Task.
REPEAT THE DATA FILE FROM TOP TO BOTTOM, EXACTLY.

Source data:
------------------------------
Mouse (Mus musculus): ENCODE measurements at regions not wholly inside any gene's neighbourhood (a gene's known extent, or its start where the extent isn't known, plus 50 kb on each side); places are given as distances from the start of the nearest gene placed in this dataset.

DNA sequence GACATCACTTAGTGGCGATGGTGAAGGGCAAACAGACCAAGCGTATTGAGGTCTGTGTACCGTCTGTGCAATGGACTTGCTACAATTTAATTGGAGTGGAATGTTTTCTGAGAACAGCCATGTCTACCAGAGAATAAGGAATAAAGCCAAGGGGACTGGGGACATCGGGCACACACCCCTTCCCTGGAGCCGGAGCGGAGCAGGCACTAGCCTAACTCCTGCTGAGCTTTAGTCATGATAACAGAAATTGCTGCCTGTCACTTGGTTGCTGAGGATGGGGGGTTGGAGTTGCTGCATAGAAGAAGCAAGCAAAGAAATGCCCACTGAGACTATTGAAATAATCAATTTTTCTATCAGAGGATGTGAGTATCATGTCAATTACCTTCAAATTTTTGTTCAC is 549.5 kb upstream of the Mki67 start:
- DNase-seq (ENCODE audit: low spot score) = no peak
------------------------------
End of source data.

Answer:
Mouse (Mus musculus): ENCODE measurements at regions not wholly inside any gene's neighbourhood (a gene's known extent, or its start where the extent isn't known, plus 50 kb on each side); places are given as distances from the start of the nearest gene placed in this dataset.

DNA sequence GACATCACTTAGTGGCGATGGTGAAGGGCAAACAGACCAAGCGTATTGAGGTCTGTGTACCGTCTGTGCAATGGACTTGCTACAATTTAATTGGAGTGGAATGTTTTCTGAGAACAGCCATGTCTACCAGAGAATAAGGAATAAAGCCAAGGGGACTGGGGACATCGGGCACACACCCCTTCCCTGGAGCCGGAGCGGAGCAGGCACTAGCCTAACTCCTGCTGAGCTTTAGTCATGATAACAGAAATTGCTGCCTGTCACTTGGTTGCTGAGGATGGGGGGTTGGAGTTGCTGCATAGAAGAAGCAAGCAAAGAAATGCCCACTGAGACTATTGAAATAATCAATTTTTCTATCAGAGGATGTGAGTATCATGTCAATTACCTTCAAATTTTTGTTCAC is 549.5 kb upstream of the Mki67 start:
- DNase-seq (ENCODE audit: low spot score) = no peak